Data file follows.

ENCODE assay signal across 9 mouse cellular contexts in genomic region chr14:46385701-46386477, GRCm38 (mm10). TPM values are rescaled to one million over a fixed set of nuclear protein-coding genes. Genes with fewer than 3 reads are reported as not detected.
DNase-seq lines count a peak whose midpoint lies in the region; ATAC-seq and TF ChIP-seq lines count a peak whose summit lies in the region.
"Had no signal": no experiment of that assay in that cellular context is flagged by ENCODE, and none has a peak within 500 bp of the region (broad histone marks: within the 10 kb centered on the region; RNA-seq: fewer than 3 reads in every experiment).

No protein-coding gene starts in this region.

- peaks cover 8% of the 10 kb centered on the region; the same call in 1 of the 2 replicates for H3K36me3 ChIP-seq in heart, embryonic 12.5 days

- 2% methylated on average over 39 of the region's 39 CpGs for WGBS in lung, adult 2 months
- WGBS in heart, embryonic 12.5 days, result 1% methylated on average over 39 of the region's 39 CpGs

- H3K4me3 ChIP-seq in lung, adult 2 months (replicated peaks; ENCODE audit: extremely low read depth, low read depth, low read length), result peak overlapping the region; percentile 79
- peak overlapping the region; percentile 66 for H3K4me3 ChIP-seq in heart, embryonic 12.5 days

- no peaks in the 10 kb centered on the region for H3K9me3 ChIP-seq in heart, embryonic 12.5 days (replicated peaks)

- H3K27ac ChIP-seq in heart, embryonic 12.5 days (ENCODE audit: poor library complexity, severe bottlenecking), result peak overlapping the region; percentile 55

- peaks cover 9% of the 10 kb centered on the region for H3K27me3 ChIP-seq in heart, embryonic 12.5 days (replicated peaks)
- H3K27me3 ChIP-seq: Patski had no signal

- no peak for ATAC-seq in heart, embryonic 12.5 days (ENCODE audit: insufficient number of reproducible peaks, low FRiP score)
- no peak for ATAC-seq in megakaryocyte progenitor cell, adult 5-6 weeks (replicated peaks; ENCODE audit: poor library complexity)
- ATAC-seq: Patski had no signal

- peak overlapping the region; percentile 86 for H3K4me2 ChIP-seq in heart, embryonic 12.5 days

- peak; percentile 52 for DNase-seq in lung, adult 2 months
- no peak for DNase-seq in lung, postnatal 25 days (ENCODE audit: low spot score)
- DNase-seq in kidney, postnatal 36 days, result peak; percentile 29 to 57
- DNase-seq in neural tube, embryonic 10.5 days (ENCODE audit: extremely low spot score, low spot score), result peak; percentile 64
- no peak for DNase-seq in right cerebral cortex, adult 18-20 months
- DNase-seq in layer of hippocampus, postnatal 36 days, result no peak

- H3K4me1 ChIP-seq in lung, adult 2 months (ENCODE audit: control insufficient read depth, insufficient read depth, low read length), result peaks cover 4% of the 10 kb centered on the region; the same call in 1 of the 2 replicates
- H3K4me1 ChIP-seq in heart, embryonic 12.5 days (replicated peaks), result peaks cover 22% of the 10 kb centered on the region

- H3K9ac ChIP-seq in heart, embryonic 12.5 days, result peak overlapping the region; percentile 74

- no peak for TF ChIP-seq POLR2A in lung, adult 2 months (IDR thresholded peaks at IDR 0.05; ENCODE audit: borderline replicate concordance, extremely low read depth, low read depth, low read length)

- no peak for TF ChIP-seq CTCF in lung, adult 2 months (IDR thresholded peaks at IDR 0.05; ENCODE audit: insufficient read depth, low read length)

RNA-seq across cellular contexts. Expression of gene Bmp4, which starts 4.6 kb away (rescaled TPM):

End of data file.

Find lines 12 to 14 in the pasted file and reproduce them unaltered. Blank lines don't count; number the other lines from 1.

- peaks cover 9% of the 10 kb centered on the region for H3K27me3 ChIP-seq in heart, embryonic 12.5 days (replicated peaks)
- H3K27me3 ChIP-seq: Patski had no signal

- no peak for ATAC-seq in heart, embryonic 12.5 days (ENCODE audit: insufficient number of reproducible peaks, low FRiP score)